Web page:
Back up Azure VMs in a Recovery Services vault
This article describes how to back up Azure VMs in a Recovery Services vault, using the Azure Backup service.
In this article, you learn how to:
- Prepare Azure VMs.
- Create a vault.
- Discover VMs and configure a backup policy.
- Enable backup for Azure VMs.
- Run the initial backup.
This article describes how to set up a vault and select VMs to back up. It's useful if you want to back up multiple VMs. Alternatively, you can back up a single Azure VM directly from the VM settings.
Before you start
- Review the Azure VM backup architecture.
- Learn about Azure VM backup, and the backup extension.
- Review the support matrix before you configure backup.
In addition, there are a couple of things that you might need to do in some circumstances:
- Install the VM agent on the VM: Azure Backup backs up Azure VMs by installing an extension to the Azure VM agent running on the machine. If your VM was created from an Azure marketplace image, the agent is installed and running. If you create a custom VM, or you migrate an on-premises machine, you might need to install the agent manually.
Create a vault
A vault stores backups and recovery points created over time, and stores backup policies associated with backed up machines. Create a vault as follows:
Sign in to the Azure portal.
In search, type Recovery Services. Under Services, click Recovery Services vaults.
In Recovery Services vaults menu, click +Add.
In Recovery Services vault, type in a friendly name to identify the vault.
- The name needs to be unique for the Azure subscription.
- It can contain 2 to 50 characters.
- It must start with a letter, and it can contain only letters, numbers, and hyphens.
Select the Azure subscription, resource group, and geographic region in which the vault should be created. Then click Create.
- It can take a while for the vault to be created.
- Monitor the status notifications in the upper-right area of the portal.
After the vault is created, it appears in the Recovery Services vaults list. If you don't see your vault, select Refresh.
Azure Backup now allows customization of the resource group name created by the Azure Backup service. For more information, see Azure Backup resource group for Virtual Machines.
Modify storage replication
By default, vaults use geo-redundant storage (GRS).
- If the vault is your primary backup mechanism, we recommend you use GRS.
- You can use locally-redundant storage (LRS) for a cheaper option.
Modify storage replication type as follows:
In the new vault, click Properties in the Settings section.
In Properties, under Backup Configuration, click Update.
Select the storage replication type, and click Save.
You can't modify the storage replication type after the vault is set up and contains backup items. If you want to do this you need to recreate the vault.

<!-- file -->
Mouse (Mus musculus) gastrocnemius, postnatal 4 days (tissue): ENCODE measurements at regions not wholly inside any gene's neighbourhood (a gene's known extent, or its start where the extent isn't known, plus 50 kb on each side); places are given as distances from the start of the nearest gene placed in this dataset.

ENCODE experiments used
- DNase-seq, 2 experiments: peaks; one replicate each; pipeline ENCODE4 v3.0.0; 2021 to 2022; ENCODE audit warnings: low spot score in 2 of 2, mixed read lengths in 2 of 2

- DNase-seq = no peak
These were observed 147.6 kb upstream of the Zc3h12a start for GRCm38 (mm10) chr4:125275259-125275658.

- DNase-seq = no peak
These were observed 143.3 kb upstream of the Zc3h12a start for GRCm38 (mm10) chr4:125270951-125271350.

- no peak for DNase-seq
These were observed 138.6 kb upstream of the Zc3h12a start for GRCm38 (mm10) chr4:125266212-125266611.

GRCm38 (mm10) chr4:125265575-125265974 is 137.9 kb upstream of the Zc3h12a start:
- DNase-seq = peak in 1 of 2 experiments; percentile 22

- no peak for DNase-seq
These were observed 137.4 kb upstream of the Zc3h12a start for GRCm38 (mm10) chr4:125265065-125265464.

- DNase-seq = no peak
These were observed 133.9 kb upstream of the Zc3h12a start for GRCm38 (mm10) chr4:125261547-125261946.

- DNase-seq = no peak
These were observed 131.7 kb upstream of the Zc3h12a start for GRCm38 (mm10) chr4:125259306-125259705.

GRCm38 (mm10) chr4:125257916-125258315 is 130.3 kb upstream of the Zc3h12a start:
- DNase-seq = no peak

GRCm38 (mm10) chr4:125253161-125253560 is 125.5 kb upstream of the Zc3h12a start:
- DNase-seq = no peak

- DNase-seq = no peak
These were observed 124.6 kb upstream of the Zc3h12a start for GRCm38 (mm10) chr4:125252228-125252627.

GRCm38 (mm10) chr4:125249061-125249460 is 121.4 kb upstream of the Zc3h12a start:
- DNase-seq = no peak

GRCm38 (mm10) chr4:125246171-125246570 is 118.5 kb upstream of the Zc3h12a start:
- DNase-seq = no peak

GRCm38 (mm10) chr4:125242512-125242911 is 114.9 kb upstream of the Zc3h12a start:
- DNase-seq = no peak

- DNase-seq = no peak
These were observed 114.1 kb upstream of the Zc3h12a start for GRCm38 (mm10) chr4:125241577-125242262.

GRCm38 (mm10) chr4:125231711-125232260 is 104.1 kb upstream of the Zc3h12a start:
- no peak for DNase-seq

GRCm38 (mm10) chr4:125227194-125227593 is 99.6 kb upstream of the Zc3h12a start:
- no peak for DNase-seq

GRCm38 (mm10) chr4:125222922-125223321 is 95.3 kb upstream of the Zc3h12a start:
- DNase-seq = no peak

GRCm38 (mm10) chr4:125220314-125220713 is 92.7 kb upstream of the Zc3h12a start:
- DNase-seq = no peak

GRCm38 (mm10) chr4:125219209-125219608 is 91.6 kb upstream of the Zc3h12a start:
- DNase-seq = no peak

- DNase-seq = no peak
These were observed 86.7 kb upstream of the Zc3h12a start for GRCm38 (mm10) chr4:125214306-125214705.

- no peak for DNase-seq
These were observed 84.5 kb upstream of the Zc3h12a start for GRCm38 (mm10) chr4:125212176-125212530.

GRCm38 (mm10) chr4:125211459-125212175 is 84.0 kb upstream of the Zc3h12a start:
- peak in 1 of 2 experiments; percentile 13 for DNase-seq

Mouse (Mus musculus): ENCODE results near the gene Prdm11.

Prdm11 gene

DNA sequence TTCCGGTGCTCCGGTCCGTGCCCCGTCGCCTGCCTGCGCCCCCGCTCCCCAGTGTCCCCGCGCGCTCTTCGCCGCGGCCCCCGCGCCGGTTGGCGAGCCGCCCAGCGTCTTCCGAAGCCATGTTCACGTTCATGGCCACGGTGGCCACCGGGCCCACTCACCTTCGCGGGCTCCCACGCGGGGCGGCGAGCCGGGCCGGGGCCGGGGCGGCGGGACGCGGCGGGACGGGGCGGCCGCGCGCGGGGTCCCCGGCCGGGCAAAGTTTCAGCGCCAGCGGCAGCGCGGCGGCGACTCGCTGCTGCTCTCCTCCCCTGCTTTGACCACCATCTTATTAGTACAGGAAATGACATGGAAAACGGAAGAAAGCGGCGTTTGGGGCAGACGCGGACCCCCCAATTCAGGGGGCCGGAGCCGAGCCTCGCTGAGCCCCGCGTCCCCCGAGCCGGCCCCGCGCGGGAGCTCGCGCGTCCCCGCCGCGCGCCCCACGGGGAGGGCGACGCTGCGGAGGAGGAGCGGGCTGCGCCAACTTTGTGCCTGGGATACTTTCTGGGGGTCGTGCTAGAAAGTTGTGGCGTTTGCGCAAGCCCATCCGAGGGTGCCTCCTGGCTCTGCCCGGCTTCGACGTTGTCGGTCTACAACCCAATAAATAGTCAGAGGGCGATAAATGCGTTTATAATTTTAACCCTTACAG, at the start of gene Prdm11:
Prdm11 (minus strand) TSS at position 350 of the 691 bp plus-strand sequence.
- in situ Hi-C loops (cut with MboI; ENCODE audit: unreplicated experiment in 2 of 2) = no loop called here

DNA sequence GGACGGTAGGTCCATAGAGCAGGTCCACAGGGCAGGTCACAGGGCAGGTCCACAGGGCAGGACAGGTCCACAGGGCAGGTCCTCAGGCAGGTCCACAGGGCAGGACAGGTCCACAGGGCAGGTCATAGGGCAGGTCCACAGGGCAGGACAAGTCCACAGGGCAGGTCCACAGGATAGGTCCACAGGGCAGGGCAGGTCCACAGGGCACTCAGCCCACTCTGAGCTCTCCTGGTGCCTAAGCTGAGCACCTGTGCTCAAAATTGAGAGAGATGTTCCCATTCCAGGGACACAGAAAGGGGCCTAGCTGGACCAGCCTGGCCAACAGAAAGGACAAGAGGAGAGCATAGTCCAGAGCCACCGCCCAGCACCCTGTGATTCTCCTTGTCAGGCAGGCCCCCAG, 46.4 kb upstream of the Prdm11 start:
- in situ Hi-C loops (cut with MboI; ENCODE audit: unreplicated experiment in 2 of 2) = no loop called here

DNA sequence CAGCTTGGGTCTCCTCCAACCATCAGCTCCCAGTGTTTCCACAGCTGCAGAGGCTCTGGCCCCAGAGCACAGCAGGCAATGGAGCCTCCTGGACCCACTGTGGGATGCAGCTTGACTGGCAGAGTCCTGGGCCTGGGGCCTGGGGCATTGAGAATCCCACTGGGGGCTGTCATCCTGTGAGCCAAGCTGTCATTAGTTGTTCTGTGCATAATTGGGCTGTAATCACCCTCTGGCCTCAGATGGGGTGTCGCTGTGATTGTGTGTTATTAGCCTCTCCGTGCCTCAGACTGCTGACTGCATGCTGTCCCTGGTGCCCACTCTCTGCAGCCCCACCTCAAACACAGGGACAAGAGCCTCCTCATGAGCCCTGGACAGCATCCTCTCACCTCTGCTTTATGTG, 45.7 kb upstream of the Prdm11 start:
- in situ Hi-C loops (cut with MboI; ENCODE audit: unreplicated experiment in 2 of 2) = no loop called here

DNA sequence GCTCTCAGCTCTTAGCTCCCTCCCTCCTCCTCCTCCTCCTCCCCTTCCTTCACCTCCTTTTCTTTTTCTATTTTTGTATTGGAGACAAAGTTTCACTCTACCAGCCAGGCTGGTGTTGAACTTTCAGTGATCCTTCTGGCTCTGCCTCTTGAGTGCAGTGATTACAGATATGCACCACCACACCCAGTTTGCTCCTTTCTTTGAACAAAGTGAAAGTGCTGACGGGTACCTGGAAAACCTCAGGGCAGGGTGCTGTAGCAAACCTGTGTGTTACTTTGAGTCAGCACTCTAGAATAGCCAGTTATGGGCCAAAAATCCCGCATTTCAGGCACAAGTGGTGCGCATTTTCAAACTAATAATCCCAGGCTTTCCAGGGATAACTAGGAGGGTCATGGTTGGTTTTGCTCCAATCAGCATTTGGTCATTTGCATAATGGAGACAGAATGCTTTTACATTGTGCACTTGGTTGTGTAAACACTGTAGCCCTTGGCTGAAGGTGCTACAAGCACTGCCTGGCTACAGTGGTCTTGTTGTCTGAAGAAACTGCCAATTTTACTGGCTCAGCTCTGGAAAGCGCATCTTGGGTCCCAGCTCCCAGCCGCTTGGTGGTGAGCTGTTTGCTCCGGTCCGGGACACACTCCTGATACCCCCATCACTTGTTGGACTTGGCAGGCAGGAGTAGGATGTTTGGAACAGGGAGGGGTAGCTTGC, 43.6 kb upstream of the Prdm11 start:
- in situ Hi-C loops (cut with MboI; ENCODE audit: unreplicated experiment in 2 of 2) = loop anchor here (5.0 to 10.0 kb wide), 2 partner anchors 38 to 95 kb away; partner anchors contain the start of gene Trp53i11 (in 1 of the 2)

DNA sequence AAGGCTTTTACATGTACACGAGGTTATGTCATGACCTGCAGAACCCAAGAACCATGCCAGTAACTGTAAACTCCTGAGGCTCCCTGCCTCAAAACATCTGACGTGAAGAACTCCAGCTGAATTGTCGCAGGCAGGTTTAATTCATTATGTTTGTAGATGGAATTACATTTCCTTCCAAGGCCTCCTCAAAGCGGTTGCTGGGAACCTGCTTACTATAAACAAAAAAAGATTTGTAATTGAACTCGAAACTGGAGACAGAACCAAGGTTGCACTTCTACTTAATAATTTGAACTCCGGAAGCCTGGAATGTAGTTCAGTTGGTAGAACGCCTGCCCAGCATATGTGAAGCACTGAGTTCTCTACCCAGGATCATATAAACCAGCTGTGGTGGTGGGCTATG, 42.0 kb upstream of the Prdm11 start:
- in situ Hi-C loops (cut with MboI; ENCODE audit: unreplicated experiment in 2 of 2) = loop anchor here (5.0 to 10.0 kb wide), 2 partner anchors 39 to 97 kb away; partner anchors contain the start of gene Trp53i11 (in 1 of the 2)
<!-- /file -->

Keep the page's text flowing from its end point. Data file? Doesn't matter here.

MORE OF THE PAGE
Apply a backup policy
Configure a backup policy for the vault.
In the vault, click +Backup in the Overview section.
In Backup Goal > Where is your workload running? select Azure. In What do you want to back up? select Virtual machine > OK. This registers the VM extension in the vault.
In Backup policy, select the policy that you want to associate with the vault.
The default policy backs up the VM once a day. The daily backups are retained for 30 days. Instant recovery snapshots are retained for two days.
If you don't want to use the default policy, select Create New, and create a custom policy as described in the next procedure.
In Select virtual machines, select the VMs you want to back up using the policy. Then click OK.
The selected VMs are validated.
You can only select VMs in the same region as the vault.
VMs can only be backed up in a single vault.
In Backup, click Enable backup. This deploys the policy to the vault and to the VMs, and installs the backup extension on the VM agent running on the Azure VM.
After enabling backup:
- The Backup service installs the backup extension whether or not the VM is running.
- An initial backup will run in accordance with your backup schedule.
- When backups run, note that:
- A VM that's running have the greatest chance for capturing an application-consistent recovery point.
- However, even if the VM is turned off it's backed up. Such a VM is known as an offline VM. In this case, the recovery point will be crash-consistent.
- Explicit outbound connectivity is not required to allow backup of Azure VMs.
Create a custom policy
If you selected to create a new backup policy, fill in the policy settings.
In Policy name, specify a meaningful name.
In Backup schedule, specify when backups should be taken. You can take daily or weekly backups for Azure VMs.
In Instant Restore, specify how long you want to retain snapshots locally for instant restore.